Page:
In the nick of time - saving the yellow-spotted bell frog
Thought to be extinct in the wild for over thirty years, the spectacular Critically Endangered yellow-spotted bell frog was rediscovered in a creek in the Yass area in 2010.
Mr Speakman said that NSW had led a national review of particulate emissions standards since 2012 and Ministers today unanimously agreed on reporting standards for annual average and 24-hour PM2.5 and PM10 emissions.
“PM2.5 (fine particles) and PM10 (coarse particles) are the categories of particulate matter most associated with vehicle and diesel emissions, industry, wood fire heaters and natural events such as bushfires and dust storms,” he said.
“Exposure to PM2.5 is linked with mortality, morbidity and cancer. There’s also evidence that the health effects associated with PM10 exposure are independent of the health effects associated with PM2.5. That’s why we’re tackling both emissions types.
“We’re setting the bar high, too. The NSW-led standards for the especially dangerous PM2.5 emissions appear to be the toughest in the world. The PM10 standards are tougher than most other developed economies, including the EU, Canada and most of the USA.”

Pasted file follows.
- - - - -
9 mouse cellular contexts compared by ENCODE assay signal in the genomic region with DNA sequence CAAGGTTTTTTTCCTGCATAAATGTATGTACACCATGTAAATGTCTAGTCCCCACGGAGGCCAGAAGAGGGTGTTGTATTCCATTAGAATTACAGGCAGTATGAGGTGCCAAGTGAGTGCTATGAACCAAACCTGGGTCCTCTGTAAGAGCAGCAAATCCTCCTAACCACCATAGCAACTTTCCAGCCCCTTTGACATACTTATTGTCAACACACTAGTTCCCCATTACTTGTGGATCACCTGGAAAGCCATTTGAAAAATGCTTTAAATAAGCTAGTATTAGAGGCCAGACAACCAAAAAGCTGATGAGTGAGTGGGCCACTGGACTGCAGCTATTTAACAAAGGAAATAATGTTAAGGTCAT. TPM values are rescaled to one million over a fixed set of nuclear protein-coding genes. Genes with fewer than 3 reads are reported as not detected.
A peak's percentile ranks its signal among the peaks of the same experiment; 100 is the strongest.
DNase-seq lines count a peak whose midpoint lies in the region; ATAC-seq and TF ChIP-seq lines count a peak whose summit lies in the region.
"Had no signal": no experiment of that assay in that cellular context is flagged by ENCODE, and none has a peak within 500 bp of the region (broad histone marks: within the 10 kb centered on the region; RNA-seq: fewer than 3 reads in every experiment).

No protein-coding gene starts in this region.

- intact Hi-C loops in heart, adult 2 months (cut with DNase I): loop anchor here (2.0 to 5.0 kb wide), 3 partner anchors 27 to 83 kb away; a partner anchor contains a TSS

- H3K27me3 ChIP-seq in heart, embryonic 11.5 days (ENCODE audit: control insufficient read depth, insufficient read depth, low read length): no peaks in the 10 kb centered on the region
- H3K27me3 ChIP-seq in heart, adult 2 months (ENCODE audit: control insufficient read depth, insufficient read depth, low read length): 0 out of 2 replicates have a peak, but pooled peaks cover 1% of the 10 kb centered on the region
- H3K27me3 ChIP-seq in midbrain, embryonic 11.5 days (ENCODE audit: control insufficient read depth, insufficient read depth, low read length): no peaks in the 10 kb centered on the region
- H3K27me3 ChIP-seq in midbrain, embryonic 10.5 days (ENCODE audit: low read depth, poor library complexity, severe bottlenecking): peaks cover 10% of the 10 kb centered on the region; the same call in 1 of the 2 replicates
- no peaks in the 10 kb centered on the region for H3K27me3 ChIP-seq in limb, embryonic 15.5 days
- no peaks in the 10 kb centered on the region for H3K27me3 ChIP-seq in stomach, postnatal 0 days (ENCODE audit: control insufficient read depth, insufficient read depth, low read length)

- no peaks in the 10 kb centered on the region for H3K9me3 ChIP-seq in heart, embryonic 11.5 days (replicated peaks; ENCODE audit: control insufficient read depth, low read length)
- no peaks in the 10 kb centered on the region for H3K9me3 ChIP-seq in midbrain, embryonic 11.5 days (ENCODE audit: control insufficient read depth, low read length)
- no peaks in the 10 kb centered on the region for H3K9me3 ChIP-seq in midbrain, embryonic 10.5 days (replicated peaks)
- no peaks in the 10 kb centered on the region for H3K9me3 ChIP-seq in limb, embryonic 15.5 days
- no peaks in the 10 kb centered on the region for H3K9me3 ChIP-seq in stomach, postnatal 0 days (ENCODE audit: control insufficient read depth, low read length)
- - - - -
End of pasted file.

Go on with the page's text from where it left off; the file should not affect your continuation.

Following a commitment made at the February 2015 MEM to reduce the impact of microbeads on marine environments, Ministers also agreed that NSW and the Commonwealth would lead further work to secure a voluntary agreement from industry to phase out microbeads in personal care, cosmetic and cleaning products over two years from no later than 1 July 2016. It was also agreed that further actions in this regard would be considered if required.
“We’re so fortunate to enjoy rich aquatic ecosystems in Australia, and yet personal care products can cause significant damage to our marine life, and scientists are also worried that this may have implications further up the food chain,” Mr Speakman said. “That’s why it’s important to act now.”
The MEM also endorsed NSW’s recommendation to establish a ministerial roundtable to address the environmental impacts of plastic bags. The roundtable will be hosted by the NSW and Queensland Governments at Taronga Zoo on 29 February 2016 and consider a discussion paper that will canvass feasible and effective responses to the impacts of single use plastic shopping bags.
The roundtable will include ministerial representatives from other jurisdictions as well as scientific experts and representatives from business and environmental groups.